So listen, I want to unpack your insights around your partnership motion, because you've you've, you've got two kind of partnership motions that you currently run. I'd love to understand. What did you start with in terms of your partner motion? And then what brought up this? So you've got the content partnerships, and then you've got the demand chain partnerships? So let us let us understand a little bit more about how you started, why you started there. And then what brought up this different partner motion, because there's a lot of partnership leaders that have a specific kind of in into their partner go to market and then it's often that second, what is the other type of partnership that we need to create or build or go after?
That is really a challenge because we're kind of so focused on this, making this one partner type or partner motion successful. So I'd love to understand, from your perspective, what comes first, why did it come first for you? And then what brought you to bring on your demand gen Partnership, which is actually where you are building a lot of your revenue as far as I understand.
Yeah, I mean, so we've always had the concept of the flywheel that go on. And you know, we think that we're somewhat of a marketplace in the sense that we have the learners on one side of the flywheel, or we have content creators on the other side of the flywheel. And we think that the more supply that we have, will give us more access to learners, the more learners we have to give us more access to supply and therefore that's the flywheel.
So the initial focus was building out the supply side of our of our of our product, essentially building our product that we take to market and therefore, there was a really strong focus on articulating the partner lifecycle very early on, we were a new product. So you know, us approaching content creators and saying, here we are, the Netflix over the Spotify of just wasn't going to work you need to be it needed to be a little bit more articulate in ensuring that they understood that it wouldn't cannibalise their business, they knew how they would get paid, then you have the sort of product works. And then as we went through that, we realised that there was an accelerator to our flywheel was the the sort of intermediary party that gave us more access to the learner side, which was the, you know, HR software provider that has millions of learners that are on their LMS, that if we could just partner with them, that would, you know, enable us to be able to open the doors to so many more learners, versus the traditional way of trying to sell out sell directly and trying to reach those organisations.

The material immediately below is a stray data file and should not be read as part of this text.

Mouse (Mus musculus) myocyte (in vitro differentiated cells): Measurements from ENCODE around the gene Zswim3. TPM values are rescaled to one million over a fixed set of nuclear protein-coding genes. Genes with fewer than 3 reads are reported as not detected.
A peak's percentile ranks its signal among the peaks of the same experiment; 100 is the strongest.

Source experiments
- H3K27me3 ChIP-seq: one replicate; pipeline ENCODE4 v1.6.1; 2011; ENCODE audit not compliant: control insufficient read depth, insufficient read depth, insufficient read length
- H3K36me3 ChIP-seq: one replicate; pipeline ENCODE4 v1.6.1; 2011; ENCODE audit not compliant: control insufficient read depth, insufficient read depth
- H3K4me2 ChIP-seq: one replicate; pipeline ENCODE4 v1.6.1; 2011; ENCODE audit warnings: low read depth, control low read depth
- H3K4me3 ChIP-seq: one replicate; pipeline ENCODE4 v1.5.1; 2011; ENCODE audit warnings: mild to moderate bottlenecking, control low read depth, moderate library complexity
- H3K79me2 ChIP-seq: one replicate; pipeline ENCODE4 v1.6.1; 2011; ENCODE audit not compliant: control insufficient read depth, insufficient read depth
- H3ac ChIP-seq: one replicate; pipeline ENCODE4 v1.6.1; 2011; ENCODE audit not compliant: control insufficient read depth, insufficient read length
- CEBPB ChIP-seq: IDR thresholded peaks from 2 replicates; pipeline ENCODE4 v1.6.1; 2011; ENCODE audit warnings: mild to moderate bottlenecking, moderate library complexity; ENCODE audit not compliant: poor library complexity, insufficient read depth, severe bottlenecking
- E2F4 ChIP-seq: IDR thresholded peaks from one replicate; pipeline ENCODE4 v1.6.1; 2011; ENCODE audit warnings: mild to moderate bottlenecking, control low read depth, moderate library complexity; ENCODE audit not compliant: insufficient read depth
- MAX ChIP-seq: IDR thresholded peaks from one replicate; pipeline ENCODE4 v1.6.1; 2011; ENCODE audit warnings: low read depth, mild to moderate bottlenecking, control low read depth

So I think it was a little bit of focusing on the fly, or then we understood how important distribution partners were to the flywheel. And then once we figured that out, there was quite a lot of synergy between sort of an online corporate learning library or an online corporate lending marketplace, and a learning management system. And we're really focused on ensuring that at the point of renewal for these customers, when they were renewing their learning management system that we could have a conversation about content, and the distribution partners with a key to being able to allow us to have those conversations so they would essentially drive the top of funnel for us they would register leads, we would then join them where probably 80% co=sell, so we would join their reps on calls. So again, I'd say that, you know, focusing on a product was what we wanted to do first, and we did that and scale that. And then sort of we found that partnerships were a massive accelerator to our flywheel.
I think you could talk about flywheel. And we could talk about all sorts of wheels. What I think is, what you understood was what are the what are the things that you need to turn in the partnership space to be able to strategically achieve what you needed to? And it's often where you where you're focusing your attention? On? When's your team? Where's your team's focus? So how does the flywheel that you have helped focus your attention with the team, you know, things ongoing? Maybe, maybe partner acquisition isn't down or content. Your content provider isn't quite at the level that you need, has focusing on that help you and your team focus and double click on the right things?
Yeah, I think given that we are so focused on co-sell motion, it really is about consistently ensuring that we're enabling another organisation to sell your product. And I can't really emphasise that enough that for us is our Northstar is we have 200 sellers globally that are selling our product outside of our organisation and we need to make sure they have everything they need. They're kept up to date, they have to trust their organisation incentivizes them in the right way. So they understand that there's something in it for them. So really, it was knowing that we weren't going to be a product that was going to be resold. I think our product at times was sort of neither one of our sellers to be able to articulate the value. And therefore cosell was the thing that we focused on. And the major component of that is enablement. And therefore that was the thing that we we always double clicked on from from start to finish.